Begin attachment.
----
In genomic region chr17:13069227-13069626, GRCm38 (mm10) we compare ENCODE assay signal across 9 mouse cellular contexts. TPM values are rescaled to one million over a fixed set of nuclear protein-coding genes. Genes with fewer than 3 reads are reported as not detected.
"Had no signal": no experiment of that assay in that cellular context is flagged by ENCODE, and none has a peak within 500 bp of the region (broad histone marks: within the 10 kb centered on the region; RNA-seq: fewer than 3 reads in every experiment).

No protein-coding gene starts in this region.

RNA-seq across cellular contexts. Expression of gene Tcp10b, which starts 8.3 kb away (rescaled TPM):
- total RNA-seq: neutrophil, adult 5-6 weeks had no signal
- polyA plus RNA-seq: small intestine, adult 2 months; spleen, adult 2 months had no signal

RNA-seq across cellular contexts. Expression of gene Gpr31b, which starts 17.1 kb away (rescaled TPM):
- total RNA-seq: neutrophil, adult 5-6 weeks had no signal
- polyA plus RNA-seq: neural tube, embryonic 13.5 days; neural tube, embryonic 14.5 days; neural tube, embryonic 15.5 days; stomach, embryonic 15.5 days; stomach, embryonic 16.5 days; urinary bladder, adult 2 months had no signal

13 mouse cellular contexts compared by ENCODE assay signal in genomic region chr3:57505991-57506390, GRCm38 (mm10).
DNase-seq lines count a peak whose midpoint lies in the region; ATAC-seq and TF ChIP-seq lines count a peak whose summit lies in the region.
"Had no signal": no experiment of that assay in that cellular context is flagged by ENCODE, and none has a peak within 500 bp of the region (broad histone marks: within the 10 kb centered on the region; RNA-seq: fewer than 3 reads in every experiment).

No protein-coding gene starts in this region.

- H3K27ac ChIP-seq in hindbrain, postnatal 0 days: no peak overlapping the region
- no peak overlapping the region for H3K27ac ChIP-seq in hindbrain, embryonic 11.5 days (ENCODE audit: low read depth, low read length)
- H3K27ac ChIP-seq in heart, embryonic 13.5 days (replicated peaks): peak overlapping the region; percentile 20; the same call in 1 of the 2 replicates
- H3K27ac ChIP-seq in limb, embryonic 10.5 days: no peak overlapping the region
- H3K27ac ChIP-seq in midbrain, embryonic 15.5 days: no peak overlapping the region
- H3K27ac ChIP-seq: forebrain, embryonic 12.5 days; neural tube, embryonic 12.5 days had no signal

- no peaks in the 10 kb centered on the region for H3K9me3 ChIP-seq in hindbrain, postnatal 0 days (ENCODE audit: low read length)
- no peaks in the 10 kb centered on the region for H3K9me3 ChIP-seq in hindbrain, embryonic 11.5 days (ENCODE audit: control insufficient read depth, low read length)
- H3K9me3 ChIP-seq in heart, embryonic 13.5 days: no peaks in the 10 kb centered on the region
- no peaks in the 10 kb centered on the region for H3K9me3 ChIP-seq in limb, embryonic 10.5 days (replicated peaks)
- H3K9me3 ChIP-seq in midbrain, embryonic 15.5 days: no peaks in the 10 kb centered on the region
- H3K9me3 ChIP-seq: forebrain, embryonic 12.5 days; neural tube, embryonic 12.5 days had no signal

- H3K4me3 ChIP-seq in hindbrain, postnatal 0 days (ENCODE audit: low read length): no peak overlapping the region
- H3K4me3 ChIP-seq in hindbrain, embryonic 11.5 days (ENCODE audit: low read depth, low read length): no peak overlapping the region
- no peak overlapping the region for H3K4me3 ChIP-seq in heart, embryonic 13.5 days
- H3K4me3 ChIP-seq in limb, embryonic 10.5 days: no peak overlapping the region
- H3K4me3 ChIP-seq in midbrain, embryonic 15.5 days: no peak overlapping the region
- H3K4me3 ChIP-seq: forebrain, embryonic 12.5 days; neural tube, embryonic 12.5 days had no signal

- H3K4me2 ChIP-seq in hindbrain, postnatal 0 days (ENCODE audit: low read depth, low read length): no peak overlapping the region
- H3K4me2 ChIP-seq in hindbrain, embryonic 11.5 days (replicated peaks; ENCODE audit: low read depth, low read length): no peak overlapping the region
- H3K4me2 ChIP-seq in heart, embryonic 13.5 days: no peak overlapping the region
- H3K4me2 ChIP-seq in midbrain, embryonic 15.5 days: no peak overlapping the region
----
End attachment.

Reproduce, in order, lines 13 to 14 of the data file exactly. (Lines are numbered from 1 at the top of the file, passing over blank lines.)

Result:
No protein-coding gene starts in this region.

- H3K27ac ChIP-seq in hindbrain, postnatal 0 days: no peak overlapping the region